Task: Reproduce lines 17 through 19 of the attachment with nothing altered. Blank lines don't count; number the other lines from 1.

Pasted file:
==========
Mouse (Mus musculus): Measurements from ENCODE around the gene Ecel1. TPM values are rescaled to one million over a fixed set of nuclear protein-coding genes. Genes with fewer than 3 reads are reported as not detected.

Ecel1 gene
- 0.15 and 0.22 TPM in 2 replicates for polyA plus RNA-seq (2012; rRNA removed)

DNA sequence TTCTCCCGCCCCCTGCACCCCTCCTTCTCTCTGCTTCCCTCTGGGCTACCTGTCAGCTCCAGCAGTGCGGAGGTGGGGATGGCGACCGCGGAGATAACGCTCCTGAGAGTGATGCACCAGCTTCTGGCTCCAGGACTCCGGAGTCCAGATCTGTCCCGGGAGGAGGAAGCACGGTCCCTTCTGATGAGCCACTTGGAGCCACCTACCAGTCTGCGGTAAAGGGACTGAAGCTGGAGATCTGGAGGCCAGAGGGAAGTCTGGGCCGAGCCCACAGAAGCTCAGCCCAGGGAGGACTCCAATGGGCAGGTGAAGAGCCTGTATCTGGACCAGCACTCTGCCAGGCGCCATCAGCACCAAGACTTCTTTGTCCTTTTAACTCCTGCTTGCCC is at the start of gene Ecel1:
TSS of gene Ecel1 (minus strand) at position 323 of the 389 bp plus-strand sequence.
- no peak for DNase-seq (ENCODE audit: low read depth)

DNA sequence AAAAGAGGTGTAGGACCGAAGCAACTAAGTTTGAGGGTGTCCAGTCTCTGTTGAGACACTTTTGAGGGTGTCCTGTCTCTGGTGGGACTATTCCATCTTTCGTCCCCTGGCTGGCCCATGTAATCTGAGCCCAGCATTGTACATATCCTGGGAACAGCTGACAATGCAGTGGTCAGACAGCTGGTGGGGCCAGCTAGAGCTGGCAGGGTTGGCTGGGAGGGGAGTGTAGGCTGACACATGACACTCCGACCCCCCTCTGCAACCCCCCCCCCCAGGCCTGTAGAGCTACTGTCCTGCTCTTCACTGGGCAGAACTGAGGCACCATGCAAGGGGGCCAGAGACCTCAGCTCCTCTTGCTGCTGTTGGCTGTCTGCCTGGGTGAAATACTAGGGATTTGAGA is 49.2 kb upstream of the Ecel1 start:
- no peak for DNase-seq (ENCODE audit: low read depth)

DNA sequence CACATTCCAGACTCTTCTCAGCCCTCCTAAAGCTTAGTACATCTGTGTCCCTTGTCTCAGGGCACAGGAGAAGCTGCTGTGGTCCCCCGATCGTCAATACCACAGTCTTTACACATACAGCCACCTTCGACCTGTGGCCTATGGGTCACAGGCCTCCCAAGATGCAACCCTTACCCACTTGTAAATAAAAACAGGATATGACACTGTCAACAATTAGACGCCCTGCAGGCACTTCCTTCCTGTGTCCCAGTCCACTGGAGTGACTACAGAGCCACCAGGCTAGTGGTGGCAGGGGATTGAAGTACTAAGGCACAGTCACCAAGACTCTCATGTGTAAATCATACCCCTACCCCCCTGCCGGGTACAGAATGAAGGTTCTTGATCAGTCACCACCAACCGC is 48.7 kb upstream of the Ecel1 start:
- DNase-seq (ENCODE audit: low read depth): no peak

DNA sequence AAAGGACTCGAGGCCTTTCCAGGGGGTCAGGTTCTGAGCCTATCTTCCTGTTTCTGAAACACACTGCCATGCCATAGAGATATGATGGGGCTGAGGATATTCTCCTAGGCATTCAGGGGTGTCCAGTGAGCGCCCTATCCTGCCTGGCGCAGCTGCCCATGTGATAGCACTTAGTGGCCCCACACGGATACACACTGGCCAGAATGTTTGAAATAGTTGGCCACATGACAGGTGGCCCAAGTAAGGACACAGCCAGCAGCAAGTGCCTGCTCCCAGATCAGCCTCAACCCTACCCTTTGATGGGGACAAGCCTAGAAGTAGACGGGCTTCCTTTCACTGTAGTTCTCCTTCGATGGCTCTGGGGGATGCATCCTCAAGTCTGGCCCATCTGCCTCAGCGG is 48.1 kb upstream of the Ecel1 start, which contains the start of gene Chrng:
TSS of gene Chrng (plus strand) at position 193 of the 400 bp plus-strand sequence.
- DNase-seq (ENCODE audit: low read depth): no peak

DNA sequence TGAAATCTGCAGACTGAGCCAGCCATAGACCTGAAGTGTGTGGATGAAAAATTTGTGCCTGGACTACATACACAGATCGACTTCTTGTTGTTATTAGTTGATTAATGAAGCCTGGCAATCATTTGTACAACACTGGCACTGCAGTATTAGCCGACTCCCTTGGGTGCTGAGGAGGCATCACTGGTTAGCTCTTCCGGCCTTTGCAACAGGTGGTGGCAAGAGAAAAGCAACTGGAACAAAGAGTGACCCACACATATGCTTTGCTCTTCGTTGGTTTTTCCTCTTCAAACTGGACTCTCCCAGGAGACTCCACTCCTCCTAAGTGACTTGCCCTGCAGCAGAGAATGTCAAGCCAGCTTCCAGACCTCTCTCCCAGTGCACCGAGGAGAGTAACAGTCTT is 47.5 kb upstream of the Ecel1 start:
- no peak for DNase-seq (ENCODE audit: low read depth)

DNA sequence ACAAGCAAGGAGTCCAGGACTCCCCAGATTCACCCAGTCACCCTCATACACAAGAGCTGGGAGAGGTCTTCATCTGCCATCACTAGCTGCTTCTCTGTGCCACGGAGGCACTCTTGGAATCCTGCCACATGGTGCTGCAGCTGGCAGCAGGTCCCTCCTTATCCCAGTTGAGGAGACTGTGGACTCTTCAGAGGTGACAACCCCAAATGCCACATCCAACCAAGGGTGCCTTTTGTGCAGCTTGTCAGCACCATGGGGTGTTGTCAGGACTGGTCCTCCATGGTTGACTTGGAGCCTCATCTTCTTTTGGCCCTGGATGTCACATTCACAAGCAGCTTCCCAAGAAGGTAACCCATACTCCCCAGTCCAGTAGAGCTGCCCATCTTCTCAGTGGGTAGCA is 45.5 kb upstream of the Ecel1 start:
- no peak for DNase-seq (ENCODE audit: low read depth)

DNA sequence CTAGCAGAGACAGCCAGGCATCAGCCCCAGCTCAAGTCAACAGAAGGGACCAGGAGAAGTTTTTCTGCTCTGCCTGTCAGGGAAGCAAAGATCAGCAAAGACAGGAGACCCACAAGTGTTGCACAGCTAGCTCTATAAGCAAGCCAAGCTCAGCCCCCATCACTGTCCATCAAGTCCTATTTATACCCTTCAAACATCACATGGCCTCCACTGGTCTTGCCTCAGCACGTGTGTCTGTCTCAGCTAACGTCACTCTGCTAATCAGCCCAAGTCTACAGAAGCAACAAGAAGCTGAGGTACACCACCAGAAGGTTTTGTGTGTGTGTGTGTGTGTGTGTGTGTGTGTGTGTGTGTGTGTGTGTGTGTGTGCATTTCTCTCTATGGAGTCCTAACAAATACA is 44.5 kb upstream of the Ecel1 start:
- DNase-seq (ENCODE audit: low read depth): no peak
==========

- no peak for DNase-seq (ENCODE audit: low read depth)

DNA sequence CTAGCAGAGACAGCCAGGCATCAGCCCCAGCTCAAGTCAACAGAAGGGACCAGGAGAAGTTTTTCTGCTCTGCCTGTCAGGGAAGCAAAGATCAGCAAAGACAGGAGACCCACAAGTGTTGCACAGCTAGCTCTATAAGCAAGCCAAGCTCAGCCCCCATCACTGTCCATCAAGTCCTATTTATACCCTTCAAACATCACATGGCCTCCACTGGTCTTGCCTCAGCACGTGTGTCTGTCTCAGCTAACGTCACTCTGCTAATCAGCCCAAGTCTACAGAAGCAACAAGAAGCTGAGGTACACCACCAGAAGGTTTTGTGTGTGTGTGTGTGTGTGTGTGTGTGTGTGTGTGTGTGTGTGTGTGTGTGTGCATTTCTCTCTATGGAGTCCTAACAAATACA is 44.5 kb upstream of the Ecel1 start:
- DNase-seq (ENCODE audit: low read depth): no peak